Political News

Does Joe Biden's 'foot-in-mouth' problem matter in Trump's America?

Posted May 2, 2019 11:24 a.m. EDT

— Joe Biden was under 40 when he was elected to the Senate, and he spent decades representing Delaware in the deliberative body, rising to lead the Senate Judiciary Committee and the Senate Foreign Relations Committee before serving eight years as vice president.

The man knows foreign affairs, and he knows politics.

He's accomplished all of this despite an extremely acute case of what has previously been diagnosed by media organizations as "foot-in-mouth disease," something he'll have to manage during his latest run for President, which he enters as the prohibitive Democratic frontrunner.

He's a back-slapping kind of a politician who says things he probably shouldn't.

The first symptom that Biden has not shaken his long-running ailment came Wednesday, when he told an audience at an Iowa campaign stop that China is not a threat to the US, which will come as news to a lot of people in government and in both political parties who actually think China is the main threat to the US position in the world -- starting with President Donald Trump.

"China is going to eat our lunch?" Biden asked. "Come on, man."

"They can't even figure out how to deal with the fact that they have this great division between the China Sea and the mountains in the east, I mean in the west," Biden went on. "They can't figure out how they're going to deal with the corruption that exists within the system. I mean, you know, they're not bad folks, folks. But guess what, they're not, they're not competition for us."

In Iowa, soybean farmers are hurting because of the retaliatory tariffs the country has placed on US goods. Workers in the Rust Belt, which Biden wants to take back from China-obsessed Trump, are frustrated by outsourcing and the loss of US manufacturing jobs, many of them to China.

You could certainly argue that Russia is a larger military threat to the US. Or that terrorism is a more immediate threat to safety. But China's economic growth, its human rights abuses and its ownership of US debt all combine in a way to make it basically impossible to say China is no threat at all. His campaign immediately sought to clarify what he meant.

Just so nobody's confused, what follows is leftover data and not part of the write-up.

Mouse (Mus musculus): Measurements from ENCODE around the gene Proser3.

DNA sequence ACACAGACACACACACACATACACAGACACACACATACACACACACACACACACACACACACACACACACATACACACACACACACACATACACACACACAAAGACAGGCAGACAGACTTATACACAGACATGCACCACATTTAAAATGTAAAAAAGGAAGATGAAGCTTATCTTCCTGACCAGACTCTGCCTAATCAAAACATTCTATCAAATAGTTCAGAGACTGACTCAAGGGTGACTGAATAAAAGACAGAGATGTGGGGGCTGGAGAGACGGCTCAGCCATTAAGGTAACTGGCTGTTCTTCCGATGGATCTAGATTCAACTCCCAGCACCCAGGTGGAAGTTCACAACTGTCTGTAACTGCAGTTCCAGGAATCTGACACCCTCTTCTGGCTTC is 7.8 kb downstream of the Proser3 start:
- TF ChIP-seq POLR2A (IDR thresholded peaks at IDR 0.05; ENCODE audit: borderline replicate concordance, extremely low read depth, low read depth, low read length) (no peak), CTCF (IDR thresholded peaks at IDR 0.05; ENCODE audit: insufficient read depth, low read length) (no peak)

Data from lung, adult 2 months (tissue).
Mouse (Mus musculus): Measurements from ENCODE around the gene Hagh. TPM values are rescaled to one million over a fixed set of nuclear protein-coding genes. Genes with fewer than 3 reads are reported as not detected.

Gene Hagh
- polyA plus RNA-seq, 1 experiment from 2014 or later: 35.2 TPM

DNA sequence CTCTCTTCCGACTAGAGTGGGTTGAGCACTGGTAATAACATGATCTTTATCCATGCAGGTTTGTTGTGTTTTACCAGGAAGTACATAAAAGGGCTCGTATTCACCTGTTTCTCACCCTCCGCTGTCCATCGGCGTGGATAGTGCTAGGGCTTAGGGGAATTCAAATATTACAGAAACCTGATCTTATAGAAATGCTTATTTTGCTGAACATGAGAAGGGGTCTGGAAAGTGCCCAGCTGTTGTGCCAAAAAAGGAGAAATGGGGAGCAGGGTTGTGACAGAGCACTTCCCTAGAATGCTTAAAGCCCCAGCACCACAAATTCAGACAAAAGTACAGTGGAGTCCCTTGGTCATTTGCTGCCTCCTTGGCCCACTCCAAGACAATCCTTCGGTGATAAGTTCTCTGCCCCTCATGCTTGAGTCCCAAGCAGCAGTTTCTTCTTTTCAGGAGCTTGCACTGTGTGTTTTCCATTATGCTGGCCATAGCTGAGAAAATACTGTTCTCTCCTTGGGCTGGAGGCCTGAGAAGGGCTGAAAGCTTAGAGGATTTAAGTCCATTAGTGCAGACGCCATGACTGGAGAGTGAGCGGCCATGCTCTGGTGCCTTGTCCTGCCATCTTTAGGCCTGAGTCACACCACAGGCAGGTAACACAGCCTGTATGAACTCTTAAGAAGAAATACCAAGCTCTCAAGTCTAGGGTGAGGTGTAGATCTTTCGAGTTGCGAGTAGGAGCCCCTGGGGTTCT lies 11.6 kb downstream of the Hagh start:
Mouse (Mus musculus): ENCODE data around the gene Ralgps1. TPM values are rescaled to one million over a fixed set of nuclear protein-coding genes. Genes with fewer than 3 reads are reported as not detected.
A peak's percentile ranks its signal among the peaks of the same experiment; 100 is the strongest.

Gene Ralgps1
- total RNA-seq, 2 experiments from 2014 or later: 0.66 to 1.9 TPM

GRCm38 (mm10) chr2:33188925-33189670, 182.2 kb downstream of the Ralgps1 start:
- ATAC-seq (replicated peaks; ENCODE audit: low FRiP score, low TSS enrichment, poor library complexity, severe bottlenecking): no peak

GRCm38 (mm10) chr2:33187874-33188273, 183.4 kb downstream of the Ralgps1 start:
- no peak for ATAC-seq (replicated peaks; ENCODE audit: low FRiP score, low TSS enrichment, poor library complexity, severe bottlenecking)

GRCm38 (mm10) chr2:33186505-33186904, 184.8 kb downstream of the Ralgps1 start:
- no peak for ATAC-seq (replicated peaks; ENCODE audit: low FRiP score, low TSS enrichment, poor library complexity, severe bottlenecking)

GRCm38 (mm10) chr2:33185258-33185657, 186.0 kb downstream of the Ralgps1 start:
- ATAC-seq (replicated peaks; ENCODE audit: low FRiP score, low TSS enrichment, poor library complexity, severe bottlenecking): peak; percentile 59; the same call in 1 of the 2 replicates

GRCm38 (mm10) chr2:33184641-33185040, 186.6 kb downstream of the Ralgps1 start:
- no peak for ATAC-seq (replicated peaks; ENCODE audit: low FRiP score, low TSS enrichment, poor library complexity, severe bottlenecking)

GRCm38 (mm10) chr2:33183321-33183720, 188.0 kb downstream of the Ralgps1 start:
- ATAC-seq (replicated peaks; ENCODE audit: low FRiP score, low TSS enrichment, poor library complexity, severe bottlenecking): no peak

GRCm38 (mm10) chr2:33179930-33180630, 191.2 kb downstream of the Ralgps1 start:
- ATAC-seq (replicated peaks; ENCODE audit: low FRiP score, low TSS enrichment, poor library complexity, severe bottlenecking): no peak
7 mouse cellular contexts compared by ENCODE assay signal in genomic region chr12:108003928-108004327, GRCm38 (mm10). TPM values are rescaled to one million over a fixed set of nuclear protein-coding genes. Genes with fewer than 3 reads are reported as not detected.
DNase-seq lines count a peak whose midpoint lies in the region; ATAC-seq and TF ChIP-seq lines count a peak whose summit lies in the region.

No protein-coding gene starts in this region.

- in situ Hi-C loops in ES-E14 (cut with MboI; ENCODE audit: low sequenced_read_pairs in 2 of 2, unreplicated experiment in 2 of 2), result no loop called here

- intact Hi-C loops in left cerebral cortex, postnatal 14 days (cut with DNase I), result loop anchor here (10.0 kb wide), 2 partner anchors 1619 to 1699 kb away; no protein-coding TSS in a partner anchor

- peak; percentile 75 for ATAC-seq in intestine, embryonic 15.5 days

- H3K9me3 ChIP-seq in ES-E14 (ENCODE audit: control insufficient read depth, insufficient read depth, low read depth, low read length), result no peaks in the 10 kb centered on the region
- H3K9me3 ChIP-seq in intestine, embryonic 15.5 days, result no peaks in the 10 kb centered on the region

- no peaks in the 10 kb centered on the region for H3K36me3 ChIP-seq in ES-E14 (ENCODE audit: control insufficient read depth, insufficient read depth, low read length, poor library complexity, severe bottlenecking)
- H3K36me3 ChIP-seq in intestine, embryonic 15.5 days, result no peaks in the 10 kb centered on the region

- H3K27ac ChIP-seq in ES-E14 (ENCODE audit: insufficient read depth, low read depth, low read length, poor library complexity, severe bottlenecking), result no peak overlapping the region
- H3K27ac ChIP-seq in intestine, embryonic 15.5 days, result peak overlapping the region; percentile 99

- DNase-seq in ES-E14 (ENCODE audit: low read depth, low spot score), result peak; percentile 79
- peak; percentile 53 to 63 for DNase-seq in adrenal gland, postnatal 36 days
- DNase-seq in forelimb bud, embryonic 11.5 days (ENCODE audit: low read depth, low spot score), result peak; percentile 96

But you can bet that this will happen again because it's happened so many times before.

The weird things Biden says can be harmless rhetorical flourishes, as when he hugged Barack Obama and told him, passing the Affordable Care Act was a "big f!@#ing deal."

Time Magazine, in 2010, compiled a list of the Top 10 times he was caught "saying the wrong thing at the wrong time."

CNN's Jake Tapper, as a White House reporter at ABC News, used to document Biden's slips in an occasional series called "Oh! That Joe!" for his Political Punch blog at the time.

Some examples:

Oh! That Joe! (No. 51 In A Series) - Biden Invites Fireman to WH For Beer, Says 'This is no bulls***'

Oh! That Joe! (No. 36 in a series) - Muzzled Joe Biden talks about getting off-message

You get the idea.

Pretty much every media organization operating during the Obama years has some kind of list of Biden's gaffes, if that's what they are, including CNN.

Reading back over these old stories in the age of Trump, they seem quaint. Trump intentionally stokes racial divisions, he actively insults world leaders and political rivals, he says things that are untrue and spreads lies over and over again.

A key question for Biden and Democrats as he mounts his campaign to unseat Trump is whether the eye-rolling gaffes, on the order of asking a man in a wheelchair to stand up during a speech, or serious ones like underplaying the threat from China, make a blip in an America where the President has been documented lying 10,000 times by the Washington Post.

And there is some crossover between Biden's gaffes and Trump's insults. When in 2014 Biden called out the sad state of La Guardia airport in New York, saying it was like something from a "third-world country," it drew frustration from New York Democrats. Trump picked up the spirit of those comments with his own quips about La Guardia in 2015 and used it as part of his argument for more infrastructure spending.

Trump has been unable to deliver on that as yet, although he is currently in talks with Democrats on Capitol Hill. La Guardia, meanwhile, is in the midst of an $8 billion facelift and upgrade.

Surely Trump will without irony point out each and every Bidenism on Twitter as it occurs even as his own staffers explain away the words that come out of his own mouth.

The more immediate problem for Biden is that he is the frontrunning Democrat in a primary with 20 other candidates. They will be hard pressed to ignore unscripted Biden moments. And so will a media that has been happy to point them out in the past. Whether any voters care any more is another question entirely.